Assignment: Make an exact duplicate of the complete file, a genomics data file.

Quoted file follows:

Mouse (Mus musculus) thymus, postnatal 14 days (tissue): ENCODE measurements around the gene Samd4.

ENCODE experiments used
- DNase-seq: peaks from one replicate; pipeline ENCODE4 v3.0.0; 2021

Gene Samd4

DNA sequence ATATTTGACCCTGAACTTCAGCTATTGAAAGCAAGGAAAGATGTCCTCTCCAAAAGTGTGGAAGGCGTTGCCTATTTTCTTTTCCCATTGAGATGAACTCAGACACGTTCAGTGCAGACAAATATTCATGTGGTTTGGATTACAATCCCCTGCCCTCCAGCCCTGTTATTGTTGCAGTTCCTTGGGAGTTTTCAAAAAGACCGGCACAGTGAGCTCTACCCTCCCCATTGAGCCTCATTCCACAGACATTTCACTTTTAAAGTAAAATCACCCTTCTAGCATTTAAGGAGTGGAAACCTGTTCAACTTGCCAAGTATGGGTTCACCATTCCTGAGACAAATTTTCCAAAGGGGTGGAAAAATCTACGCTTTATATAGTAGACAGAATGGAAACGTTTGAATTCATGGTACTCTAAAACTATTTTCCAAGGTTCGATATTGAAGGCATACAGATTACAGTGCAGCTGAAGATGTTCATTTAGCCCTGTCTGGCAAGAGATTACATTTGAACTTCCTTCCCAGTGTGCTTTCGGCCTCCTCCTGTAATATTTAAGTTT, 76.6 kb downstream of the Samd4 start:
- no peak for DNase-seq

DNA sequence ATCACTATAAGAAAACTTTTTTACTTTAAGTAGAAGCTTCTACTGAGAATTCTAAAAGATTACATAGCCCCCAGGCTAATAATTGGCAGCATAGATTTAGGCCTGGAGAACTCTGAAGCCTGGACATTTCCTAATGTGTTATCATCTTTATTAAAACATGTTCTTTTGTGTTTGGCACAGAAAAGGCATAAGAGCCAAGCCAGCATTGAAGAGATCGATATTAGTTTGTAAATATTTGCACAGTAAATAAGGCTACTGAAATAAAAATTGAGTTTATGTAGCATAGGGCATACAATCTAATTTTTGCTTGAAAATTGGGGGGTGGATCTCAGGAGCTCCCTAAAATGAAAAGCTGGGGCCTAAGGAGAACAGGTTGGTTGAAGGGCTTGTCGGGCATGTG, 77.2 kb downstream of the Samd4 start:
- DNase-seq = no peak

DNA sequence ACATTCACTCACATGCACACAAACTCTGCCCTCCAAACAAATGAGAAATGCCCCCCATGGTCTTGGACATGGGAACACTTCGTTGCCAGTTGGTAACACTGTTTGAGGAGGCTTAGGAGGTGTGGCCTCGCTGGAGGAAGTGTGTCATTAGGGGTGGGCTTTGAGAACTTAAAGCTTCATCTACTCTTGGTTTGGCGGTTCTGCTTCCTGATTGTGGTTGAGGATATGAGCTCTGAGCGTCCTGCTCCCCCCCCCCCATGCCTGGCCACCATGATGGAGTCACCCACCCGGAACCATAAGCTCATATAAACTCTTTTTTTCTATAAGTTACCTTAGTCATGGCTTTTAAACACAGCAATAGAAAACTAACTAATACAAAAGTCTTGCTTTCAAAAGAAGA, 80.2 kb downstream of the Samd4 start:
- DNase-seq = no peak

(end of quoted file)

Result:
Mouse (Mus musculus) thymus, postnatal 14 days (tissue): ENCODE measurements around the gene Samd4.

ENCODE experiments used
- DNase-seq: peaks from one replicate; pipeline ENCODE4 v3.0.0; 2021

Gene Samd4

DNA sequence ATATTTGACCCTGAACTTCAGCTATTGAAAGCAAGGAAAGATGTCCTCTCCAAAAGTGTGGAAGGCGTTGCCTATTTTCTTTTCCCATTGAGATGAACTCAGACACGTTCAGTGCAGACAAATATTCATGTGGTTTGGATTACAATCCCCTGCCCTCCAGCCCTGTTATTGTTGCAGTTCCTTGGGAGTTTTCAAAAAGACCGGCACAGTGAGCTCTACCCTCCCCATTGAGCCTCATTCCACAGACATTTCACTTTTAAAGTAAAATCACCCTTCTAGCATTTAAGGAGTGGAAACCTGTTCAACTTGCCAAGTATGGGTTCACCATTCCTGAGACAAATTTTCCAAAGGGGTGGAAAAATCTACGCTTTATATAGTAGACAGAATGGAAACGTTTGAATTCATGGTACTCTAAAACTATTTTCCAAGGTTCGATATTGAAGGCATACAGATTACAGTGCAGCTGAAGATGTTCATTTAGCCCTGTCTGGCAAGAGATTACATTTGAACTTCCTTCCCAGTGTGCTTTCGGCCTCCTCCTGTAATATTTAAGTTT, 76.6 kb downstream of the Samd4 start:
- no peak for DNase-seq

DNA sequence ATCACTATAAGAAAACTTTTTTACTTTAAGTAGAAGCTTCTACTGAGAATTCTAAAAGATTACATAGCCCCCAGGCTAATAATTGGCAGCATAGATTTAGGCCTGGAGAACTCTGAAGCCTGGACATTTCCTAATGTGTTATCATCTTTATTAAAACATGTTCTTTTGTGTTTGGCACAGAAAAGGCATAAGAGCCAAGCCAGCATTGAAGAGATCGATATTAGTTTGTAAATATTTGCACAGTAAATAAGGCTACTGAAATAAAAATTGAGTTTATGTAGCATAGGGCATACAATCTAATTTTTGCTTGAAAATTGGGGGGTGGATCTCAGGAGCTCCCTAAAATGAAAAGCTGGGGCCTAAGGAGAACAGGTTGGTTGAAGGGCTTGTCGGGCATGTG, 77.2 kb downstream of the Samd4 start:
- DNase-seq = no peak

DNA sequence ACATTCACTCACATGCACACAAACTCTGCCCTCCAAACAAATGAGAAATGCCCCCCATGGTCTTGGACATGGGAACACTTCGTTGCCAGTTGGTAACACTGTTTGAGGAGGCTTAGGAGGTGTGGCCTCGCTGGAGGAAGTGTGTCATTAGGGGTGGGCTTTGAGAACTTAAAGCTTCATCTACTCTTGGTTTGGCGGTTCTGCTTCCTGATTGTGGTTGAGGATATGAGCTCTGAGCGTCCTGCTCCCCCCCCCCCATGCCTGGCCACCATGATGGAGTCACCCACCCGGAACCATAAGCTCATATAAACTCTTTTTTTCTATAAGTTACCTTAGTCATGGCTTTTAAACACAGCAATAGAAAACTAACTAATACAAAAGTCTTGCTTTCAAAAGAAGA, 80.2 kb downstream of the Samd4 start:
- DNase-seq = no peak